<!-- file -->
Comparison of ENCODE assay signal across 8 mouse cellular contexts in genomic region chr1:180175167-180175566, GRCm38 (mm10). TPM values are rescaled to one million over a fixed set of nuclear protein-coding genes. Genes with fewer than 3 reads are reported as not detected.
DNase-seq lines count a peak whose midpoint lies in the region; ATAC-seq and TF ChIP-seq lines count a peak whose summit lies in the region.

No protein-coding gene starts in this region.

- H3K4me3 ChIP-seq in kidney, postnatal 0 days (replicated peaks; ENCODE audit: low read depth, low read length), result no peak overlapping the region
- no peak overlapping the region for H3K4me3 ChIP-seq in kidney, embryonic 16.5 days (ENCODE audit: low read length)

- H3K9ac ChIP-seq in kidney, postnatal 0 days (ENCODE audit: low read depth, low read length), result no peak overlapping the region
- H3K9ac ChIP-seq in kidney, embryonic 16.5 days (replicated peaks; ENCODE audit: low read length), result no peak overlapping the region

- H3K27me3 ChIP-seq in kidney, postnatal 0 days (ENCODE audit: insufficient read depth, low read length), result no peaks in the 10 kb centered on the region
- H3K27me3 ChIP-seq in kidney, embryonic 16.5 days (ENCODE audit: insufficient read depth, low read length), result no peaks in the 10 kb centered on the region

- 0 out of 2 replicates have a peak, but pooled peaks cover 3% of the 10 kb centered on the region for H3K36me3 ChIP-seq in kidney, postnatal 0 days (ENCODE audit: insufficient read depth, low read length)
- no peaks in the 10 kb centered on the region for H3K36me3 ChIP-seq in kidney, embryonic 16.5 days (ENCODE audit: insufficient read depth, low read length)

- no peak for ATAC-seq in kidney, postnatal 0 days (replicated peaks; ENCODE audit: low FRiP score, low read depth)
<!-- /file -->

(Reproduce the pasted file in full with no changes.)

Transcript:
Comparison of ENCODE assay signal across 8 mouse cellular contexts in genomic region chr1:180175167-180175566, GRCm38 (mm10). TPM values are rescaled to one million over a fixed set of nuclear protein-coding genes. Genes with fewer than 3 reads are reported as not detected.
DNase-seq lines count a peak whose midpoint lies in the region; ATAC-seq and TF ChIP-seq lines count a peak whose summit lies in the region.

No protein-coding gene starts in this region.

- H3K4me3 ChIP-seq in kidney, postnatal 0 days (replicated peaks; ENCODE audit: low read depth, low read length), result no peak overlapping the region
- no peak overlapping the region for H3K4me3 ChIP-seq in kidney, embryonic 16.5 days (ENCODE audit: low read length)

- H3K9ac ChIP-seq in kidney, postnatal 0 days (ENCODE audit: low read depth, low read length), result no peak overlapping the region
- H3K9ac ChIP-seq in kidney, embryonic 16.5 days (replicated peaks; ENCODE audit: low read length), result no peak overlapping the region

- H3K27me3 ChIP-seq in kidney, postnatal 0 days (ENCODE audit: insufficient read depth, low read length), result no peaks in the 10 kb centered on the region
- H3K27me3 ChIP-seq in kidney, embryonic 16.5 days (ENCODE audit: insufficient read depth, low read length), result no peaks in the 10 kb centered on the region

- 0 out of 2 replicates have a peak, but pooled peaks cover 3% of the 10 kb centered on the region for H3K36me3 ChIP-seq in kidney, postnatal 0 days (ENCODE audit: insufficient read depth, low read length)
- no peaks in the 10 kb centered on the region for H3K36me3 ChIP-seq in kidney, embryonic 16.5 days (ENCODE audit: insufficient read depth, low read length)

- no peak for ATAC-seq in kidney, postnatal 0 days (replicated peaks; ENCODE audit: low FRiP score, low read depth)